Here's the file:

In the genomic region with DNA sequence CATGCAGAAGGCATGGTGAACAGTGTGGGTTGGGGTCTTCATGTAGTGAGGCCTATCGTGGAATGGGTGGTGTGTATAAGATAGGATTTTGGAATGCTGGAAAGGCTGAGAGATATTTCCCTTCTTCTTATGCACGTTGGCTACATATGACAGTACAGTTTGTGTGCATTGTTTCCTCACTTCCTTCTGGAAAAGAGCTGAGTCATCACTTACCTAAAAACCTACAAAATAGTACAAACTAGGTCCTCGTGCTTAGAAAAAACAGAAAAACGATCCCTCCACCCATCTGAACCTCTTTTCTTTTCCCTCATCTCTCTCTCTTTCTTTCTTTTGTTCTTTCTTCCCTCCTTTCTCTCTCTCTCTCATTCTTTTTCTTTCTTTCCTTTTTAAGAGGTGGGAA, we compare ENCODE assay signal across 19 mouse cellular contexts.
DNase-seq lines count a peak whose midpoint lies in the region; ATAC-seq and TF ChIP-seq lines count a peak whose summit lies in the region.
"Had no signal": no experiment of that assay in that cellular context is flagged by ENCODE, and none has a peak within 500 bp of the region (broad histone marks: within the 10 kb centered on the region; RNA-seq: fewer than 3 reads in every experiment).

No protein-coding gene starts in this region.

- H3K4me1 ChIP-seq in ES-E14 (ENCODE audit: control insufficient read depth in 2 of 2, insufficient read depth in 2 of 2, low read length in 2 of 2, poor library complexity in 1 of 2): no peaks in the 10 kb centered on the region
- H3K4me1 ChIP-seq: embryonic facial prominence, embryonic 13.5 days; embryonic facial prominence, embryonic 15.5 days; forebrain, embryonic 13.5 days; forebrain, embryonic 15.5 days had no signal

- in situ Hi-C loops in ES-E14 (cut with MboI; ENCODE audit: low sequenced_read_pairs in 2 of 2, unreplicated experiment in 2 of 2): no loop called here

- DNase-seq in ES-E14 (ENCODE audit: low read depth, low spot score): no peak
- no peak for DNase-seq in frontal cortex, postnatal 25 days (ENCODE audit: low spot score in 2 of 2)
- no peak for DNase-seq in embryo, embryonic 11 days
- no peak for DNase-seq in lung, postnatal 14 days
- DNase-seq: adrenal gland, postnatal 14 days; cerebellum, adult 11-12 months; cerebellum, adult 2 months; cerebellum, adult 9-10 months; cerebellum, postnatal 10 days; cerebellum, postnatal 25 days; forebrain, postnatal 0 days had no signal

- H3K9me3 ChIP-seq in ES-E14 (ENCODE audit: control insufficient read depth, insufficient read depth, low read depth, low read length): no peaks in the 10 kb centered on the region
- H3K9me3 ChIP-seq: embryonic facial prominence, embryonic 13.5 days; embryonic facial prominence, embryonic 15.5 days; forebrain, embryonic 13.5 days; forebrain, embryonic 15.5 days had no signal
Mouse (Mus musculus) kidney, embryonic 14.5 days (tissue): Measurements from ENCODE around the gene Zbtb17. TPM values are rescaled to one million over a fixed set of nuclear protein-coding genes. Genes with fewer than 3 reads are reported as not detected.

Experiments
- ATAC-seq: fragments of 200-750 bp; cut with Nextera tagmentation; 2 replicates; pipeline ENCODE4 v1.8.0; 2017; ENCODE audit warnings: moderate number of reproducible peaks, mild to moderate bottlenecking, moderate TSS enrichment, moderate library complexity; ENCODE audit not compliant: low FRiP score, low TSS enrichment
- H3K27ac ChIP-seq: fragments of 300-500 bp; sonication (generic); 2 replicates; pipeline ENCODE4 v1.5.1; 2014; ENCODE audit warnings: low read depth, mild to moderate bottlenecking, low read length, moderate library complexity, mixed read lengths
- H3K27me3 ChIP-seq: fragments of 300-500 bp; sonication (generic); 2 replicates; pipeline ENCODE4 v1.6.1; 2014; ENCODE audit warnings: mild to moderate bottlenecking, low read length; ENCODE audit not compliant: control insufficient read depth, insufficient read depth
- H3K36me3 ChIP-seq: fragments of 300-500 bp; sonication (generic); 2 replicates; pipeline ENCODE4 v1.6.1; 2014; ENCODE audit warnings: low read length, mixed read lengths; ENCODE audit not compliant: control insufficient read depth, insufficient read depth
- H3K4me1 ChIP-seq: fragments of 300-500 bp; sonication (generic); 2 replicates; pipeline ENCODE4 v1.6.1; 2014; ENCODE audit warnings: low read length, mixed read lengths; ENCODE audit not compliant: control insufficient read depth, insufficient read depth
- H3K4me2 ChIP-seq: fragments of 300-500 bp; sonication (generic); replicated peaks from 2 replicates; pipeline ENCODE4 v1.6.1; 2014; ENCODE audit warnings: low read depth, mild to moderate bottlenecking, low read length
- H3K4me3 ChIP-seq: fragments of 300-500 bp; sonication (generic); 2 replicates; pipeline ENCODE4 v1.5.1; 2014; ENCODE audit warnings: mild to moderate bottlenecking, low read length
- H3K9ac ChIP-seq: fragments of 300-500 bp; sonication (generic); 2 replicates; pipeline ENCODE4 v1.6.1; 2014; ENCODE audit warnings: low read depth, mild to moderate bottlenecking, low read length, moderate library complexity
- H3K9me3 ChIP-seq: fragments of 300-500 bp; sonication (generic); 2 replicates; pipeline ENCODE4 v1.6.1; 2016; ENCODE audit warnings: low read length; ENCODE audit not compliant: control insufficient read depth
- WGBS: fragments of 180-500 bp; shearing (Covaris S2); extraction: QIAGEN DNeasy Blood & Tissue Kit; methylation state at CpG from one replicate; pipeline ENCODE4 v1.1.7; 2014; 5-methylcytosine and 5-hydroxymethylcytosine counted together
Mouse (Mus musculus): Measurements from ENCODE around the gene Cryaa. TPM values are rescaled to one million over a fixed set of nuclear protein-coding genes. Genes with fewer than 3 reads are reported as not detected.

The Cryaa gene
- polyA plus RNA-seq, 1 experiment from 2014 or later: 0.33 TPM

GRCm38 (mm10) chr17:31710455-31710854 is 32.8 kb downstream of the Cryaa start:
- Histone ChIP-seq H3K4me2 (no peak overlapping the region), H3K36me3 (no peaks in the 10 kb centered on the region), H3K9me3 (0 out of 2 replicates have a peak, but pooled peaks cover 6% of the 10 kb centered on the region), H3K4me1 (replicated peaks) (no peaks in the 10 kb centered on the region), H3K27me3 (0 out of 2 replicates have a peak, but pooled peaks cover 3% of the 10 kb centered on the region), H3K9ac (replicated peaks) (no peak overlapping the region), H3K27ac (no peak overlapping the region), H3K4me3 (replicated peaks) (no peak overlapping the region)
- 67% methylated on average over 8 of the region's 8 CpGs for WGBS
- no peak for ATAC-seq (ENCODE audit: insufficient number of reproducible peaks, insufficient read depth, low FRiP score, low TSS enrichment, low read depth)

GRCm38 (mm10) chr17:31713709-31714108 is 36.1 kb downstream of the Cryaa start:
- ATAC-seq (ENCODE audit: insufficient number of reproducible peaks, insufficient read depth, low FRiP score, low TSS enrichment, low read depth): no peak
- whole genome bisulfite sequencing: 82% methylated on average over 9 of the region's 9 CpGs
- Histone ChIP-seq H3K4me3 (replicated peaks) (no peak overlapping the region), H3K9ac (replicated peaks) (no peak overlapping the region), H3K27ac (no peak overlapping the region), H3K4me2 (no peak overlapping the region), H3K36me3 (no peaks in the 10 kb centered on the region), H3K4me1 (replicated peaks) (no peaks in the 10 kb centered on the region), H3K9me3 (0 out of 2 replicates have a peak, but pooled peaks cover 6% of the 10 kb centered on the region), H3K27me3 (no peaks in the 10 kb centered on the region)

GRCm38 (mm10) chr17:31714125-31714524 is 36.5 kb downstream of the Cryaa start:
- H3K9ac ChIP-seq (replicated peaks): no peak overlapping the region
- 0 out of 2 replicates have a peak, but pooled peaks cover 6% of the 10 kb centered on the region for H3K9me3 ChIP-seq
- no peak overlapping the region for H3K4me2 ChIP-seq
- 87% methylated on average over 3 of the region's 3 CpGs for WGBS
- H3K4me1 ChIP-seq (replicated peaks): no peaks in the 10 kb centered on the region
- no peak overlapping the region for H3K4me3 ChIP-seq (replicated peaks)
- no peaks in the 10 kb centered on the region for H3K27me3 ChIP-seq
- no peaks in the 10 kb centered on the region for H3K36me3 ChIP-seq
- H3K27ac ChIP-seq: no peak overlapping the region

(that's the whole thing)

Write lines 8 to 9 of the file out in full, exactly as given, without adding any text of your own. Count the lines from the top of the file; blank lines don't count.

- DNase-seq in ES-E14 (ENCODE audit: low read depth, low spot score): no peak
- no peak for DNase-seq in frontal cortex, postnatal 25 days (ENCODE audit: low spot score in 2 of 2)